I have to ask whether one bit was scripted – when Mr Collins bursts into the hall and just completely pratfalls and goes flying.
No. You know, he came up to me beforehand and said ‘I’ve got something here.’ And basically, what you do, is you get the page [filmed] in the first few takes. You get it the way it was written, and then you have an opportunity to play and see what you can come up with. See if we can get something magical, you know? Not only him doing something, but the way someone might react to him.
What was your knowledge of Matt Smith like before? Obviously he’s a big star over here because of Doctor Who, but he’s only recently started doing big American movies…
Yeah, it’s weird. He’s really the Doctor Who who broke it in the States. I mean, I grew up being aware of Doctor Who. There’s even a Doctor Who store in Los Angeles. And I have a nephew who’s just… beyond nerdy. Um, but him specifically, no, I wasn’t that aware of his work. I had to educate myself.
A huge part of putting this movie together was the English casting director, Des Hamilton. He left no stone unturned and really discovered some amazing young talent for the movie. But, I mean, he packed it. There’s no rule here where it’s a favour to some agent, everybody in it is pretty spectacular.
Lily James makes a great Elizabeth as well. It’s interesting looking at who else was in talks for the role before, but she holds the centre of the film so well…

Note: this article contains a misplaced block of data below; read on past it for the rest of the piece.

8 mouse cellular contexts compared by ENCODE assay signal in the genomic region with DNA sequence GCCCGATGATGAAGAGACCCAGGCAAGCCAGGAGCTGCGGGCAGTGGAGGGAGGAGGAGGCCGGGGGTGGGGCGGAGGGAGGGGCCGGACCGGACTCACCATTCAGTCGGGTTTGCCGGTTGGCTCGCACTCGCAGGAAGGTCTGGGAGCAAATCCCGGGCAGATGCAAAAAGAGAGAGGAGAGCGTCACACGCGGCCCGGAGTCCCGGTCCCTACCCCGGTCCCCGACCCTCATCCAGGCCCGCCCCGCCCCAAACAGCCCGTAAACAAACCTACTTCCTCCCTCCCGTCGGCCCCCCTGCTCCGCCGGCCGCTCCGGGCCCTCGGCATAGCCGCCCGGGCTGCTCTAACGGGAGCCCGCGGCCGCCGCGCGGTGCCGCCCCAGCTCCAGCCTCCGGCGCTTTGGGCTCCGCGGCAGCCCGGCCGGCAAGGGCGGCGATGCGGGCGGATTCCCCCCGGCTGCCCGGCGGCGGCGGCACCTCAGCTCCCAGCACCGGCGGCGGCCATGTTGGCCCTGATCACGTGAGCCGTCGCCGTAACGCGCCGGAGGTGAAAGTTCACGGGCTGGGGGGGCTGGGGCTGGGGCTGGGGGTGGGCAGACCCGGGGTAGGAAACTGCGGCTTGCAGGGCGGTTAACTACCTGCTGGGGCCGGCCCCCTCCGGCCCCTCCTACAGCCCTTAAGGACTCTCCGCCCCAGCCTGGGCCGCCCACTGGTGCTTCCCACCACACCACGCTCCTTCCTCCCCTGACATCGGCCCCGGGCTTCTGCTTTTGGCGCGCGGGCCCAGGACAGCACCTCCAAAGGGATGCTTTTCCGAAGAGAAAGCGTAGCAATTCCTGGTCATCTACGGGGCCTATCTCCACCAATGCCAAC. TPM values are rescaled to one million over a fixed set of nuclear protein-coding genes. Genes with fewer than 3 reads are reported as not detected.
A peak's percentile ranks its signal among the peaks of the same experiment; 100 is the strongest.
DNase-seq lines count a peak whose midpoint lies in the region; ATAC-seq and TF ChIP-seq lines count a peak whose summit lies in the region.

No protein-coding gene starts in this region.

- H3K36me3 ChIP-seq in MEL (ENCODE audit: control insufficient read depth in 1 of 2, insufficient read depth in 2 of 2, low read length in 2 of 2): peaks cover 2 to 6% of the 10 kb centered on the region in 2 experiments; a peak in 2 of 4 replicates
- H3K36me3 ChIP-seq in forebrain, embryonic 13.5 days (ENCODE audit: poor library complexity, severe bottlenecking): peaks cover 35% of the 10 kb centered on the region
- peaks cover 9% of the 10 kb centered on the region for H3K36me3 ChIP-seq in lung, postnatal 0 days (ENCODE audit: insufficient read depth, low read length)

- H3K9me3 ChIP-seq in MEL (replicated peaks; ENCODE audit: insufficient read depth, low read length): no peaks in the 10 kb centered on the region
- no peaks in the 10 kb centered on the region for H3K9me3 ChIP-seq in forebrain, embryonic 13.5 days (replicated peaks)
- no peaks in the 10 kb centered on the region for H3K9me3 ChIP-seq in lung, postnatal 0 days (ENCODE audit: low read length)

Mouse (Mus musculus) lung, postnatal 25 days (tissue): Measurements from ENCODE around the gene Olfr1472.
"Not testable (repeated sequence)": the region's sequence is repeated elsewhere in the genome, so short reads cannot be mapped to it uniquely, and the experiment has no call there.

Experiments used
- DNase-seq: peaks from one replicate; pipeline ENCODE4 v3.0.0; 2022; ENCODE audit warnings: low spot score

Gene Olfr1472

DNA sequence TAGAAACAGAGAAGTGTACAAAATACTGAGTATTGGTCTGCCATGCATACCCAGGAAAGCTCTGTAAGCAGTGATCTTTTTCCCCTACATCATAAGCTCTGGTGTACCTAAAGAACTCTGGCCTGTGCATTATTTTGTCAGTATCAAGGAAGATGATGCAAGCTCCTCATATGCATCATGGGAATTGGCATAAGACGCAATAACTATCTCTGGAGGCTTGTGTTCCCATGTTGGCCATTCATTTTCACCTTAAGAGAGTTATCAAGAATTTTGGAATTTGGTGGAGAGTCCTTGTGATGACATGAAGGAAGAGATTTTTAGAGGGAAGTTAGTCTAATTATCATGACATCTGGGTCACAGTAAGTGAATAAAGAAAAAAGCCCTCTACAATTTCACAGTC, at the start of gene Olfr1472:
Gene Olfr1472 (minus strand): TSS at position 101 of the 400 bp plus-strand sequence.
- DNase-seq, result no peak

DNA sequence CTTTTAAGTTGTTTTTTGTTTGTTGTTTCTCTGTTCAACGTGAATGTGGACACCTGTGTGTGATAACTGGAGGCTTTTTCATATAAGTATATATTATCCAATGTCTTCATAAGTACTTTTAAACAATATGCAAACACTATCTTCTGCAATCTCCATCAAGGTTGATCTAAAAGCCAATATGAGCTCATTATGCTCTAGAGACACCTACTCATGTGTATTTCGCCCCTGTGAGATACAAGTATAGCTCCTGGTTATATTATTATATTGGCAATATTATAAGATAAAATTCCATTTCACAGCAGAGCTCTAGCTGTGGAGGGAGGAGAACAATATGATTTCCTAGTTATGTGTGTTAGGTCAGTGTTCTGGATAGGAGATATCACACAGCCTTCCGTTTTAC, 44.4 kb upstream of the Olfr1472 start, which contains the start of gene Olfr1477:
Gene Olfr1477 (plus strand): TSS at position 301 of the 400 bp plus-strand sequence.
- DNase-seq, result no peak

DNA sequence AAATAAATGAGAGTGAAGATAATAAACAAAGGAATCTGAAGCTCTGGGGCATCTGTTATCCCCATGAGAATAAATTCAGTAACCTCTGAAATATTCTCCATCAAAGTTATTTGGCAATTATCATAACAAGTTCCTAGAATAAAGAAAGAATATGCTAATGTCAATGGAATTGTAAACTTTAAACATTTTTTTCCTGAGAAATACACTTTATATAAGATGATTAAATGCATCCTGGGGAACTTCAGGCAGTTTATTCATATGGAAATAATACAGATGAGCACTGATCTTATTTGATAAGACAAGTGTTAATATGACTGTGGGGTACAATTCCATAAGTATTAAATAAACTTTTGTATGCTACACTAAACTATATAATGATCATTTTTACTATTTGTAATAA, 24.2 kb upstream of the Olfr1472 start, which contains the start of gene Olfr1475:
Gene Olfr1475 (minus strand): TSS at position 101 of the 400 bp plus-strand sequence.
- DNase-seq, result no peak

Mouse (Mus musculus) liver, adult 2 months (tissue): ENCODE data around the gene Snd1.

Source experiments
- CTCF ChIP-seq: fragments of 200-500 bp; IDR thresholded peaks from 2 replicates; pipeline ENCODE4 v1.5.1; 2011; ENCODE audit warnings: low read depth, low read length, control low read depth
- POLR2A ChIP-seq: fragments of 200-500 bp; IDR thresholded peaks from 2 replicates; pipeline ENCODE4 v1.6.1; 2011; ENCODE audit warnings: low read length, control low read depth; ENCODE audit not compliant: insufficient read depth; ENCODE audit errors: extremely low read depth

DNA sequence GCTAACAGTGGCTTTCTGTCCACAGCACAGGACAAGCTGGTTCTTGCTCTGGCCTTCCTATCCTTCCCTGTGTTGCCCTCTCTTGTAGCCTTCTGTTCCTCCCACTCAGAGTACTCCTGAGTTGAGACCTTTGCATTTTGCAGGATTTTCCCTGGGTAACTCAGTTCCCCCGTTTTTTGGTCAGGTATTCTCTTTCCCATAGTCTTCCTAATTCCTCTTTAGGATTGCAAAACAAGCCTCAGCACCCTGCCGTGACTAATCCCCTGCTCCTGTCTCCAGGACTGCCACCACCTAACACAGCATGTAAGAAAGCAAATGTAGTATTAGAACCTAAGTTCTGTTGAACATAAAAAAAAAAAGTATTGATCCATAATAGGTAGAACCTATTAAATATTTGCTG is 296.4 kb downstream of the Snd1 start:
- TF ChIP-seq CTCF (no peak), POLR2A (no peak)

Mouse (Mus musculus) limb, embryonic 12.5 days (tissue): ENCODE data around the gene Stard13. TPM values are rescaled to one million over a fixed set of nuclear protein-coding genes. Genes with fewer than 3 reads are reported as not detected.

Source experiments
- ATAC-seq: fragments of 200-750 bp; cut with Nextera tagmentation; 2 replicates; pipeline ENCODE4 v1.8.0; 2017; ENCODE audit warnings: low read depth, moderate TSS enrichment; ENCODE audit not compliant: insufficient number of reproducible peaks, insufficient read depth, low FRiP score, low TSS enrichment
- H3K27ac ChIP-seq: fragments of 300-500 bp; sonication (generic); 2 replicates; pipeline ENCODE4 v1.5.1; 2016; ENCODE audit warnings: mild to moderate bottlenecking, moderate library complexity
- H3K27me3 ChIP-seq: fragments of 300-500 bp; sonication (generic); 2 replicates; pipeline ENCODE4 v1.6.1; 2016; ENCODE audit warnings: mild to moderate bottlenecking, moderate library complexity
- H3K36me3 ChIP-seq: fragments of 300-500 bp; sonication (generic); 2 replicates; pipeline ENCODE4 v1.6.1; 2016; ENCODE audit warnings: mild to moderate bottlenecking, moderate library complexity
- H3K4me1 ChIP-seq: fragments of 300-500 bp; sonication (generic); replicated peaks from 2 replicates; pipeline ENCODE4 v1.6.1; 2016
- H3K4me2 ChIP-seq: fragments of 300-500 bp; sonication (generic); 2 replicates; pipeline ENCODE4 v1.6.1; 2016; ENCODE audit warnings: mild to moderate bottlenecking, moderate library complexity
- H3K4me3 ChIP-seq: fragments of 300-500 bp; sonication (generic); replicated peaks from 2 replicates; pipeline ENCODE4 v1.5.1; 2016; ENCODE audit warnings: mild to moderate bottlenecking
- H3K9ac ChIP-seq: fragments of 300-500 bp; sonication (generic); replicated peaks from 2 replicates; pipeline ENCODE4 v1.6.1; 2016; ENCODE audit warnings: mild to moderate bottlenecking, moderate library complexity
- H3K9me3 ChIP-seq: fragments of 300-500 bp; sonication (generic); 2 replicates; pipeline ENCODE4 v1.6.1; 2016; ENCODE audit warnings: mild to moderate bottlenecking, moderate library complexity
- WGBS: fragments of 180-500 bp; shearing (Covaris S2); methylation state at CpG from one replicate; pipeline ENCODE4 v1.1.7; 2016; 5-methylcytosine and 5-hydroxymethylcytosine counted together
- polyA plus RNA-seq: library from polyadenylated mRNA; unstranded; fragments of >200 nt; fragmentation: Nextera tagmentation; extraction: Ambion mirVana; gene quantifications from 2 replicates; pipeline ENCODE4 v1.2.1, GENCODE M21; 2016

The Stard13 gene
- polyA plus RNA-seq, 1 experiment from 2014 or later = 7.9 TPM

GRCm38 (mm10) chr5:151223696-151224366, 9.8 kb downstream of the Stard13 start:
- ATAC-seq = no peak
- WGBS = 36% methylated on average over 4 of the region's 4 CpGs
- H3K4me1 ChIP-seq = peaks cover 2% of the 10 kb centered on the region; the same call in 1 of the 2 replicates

She’s no Greer Garson! [Laughs] I know. People ask me about casting her, but she’s pretty blatantly talented. It’s not like you really need to be that keen an eye to spot it! [Laughs] There’s something there, maybe… No, she really knocks the socks off when you meet her.
So, is there going to be a long gap between this and your next film or have you got something lined up straightaway?
I’ve got a few things lined up, um… but it’s always difficult. It’s always… trying to get independent things made… is always the horrible fear that no-one’s going to see them. Also, it’s hard to get financing for anything remotely dark. But yeah, I’d like to get into the mode of making a movie again. I’ve pushed a lot of boulders to the top of the hill… hopefully some of them are on the verge of going over.
Is there a Julius Caesar project that you’re involved in? Is that still going?
There was. Um, it’s at Lionsgate now. I wrote it, but I’m no longer attached to direct it. At the moment, I’m not attached to direct it. That’s one of the things that I’m contemplating.
That was great, it’s Conn Iggulden series of books which had this great device. Wherein, Caesar’s family brings in this boy who’s living in the streets and they grow up as brothers. And at the end of the first movie you discover that the boy is Brutus. So they’re the same age. It’s almost an origin story for Caesar.
I’ve got a few things going, but it’s really tough. If you look what’s on the slate at studios, it’s not exciting. You know? First of all, everything’s a remake of something. Because the group think is that the brands that somehow are in the general consciousness… but not even good movies are getting remade… it’s really strange. Bizarre. The only good movies are getting made over here [in the UK].